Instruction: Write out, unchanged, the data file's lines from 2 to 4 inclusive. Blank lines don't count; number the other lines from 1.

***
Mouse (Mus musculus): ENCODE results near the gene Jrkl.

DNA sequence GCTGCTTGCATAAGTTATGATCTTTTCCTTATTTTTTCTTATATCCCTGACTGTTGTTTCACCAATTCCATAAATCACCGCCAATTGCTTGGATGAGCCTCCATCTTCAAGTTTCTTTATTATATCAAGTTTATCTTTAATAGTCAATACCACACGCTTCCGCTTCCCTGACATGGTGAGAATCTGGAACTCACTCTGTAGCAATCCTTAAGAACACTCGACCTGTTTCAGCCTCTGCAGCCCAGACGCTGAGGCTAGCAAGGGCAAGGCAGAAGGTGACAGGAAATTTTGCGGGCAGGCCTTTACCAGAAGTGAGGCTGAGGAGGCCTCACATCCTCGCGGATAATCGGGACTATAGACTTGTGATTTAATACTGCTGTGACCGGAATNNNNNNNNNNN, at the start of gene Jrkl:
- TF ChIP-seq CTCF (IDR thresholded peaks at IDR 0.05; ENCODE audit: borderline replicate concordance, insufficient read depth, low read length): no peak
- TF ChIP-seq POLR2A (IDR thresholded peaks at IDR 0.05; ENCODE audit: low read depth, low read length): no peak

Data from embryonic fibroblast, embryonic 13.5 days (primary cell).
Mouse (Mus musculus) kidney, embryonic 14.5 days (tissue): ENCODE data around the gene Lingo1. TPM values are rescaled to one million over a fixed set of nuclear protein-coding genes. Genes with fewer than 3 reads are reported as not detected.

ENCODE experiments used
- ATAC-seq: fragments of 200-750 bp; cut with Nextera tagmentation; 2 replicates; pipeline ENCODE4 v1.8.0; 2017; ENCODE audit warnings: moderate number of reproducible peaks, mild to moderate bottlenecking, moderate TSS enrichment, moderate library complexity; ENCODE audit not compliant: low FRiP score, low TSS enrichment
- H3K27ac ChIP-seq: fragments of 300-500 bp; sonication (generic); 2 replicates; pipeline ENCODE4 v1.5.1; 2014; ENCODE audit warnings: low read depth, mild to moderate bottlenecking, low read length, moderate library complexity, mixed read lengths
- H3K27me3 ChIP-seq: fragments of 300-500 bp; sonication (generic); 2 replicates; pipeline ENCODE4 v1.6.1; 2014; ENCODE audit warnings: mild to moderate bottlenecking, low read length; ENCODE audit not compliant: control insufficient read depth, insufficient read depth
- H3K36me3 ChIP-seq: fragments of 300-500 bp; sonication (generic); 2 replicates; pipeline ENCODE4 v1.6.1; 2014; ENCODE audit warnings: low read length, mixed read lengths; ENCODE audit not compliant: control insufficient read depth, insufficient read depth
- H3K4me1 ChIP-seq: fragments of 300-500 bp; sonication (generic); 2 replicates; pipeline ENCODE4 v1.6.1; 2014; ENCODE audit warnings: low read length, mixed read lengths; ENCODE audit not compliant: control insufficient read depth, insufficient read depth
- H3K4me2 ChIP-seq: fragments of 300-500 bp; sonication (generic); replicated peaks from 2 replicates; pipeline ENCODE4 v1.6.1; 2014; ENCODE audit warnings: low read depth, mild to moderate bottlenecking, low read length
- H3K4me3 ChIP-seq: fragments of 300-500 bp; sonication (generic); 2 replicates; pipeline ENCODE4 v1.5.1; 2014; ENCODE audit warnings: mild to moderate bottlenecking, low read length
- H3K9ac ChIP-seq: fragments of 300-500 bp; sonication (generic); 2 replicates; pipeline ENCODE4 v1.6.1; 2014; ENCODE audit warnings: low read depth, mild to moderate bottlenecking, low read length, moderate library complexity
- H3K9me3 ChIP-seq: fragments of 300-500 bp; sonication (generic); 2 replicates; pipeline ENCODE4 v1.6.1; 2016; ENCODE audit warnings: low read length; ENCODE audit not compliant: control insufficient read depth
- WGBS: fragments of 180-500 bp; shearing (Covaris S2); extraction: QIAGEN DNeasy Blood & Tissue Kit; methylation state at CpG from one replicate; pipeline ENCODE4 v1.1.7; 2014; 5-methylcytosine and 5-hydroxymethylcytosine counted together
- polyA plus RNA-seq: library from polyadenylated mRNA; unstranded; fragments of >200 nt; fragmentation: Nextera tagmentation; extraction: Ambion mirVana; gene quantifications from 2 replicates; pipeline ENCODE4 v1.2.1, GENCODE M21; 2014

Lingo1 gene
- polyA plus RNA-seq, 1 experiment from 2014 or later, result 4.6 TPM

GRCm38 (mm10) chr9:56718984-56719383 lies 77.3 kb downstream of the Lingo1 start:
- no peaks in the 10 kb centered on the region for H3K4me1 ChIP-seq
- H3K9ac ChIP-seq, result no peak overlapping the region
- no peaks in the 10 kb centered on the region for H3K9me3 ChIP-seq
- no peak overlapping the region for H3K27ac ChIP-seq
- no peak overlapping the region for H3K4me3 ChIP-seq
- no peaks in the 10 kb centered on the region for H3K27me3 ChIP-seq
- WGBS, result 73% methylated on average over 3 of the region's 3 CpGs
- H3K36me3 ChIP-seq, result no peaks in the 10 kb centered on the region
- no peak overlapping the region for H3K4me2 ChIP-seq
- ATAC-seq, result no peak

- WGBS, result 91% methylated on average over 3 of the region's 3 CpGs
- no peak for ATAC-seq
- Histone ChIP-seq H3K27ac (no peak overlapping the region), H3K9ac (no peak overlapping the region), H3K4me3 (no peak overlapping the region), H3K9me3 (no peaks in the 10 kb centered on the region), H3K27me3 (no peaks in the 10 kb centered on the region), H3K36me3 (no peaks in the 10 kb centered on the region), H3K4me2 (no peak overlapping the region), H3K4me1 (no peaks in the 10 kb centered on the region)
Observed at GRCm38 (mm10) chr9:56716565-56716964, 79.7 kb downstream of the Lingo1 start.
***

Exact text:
DNA sequence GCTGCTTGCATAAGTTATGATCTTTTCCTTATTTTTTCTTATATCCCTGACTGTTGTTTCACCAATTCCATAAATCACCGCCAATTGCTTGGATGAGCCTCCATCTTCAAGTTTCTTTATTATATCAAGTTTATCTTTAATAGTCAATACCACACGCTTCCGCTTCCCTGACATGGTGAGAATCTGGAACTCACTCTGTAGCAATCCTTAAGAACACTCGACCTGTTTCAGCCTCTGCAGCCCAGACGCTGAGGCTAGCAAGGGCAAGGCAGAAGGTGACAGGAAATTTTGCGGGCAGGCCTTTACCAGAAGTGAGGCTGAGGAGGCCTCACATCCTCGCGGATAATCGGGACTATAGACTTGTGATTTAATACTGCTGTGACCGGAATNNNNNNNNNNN, at the start of gene Jrkl:
- TF ChIP-seq CTCF (IDR thresholded peaks at IDR 0.05; ENCODE audit: borderline replicate concordance, insufficient read depth, low read length): no peak
- TF ChIP-seq POLR2A (IDR thresholded peaks at IDR 0.05; ENCODE audit: low read depth, low read length): no peak